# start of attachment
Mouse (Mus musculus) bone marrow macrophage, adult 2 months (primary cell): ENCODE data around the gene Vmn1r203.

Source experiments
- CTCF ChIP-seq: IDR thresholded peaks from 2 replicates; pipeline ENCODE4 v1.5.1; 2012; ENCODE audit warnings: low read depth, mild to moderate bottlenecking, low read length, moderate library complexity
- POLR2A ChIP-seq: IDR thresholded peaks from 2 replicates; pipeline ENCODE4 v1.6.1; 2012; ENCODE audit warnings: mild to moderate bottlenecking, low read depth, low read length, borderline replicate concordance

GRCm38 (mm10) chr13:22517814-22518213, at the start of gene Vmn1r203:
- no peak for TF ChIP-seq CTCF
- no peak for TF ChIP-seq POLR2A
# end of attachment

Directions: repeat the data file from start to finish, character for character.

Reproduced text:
Mouse (Mus musculus) bone marrow macrophage, adult 2 months (primary cell): ENCODE data around the gene Vmn1r203.

Source experiments
- CTCF ChIP-seq: IDR thresholded peaks from 2 replicates; pipeline ENCODE4 v1.5.1; 2012; ENCODE audit warnings: low read depth, mild to moderate bottlenecking, low read length, moderate library complexity
- POLR2A ChIP-seq: IDR thresholded peaks from 2 replicates; pipeline ENCODE4 v1.6.1; 2012; ENCODE audit warnings: mild to moderate bottlenecking, low read depth, low read length, borderline replicate concordance

GRCm38 (mm10) chr13:22517814-22518213, at the start of gene Vmn1r203:
- no peak for TF ChIP-seq CTCF
- no peak for TF ChIP-seq POLR2A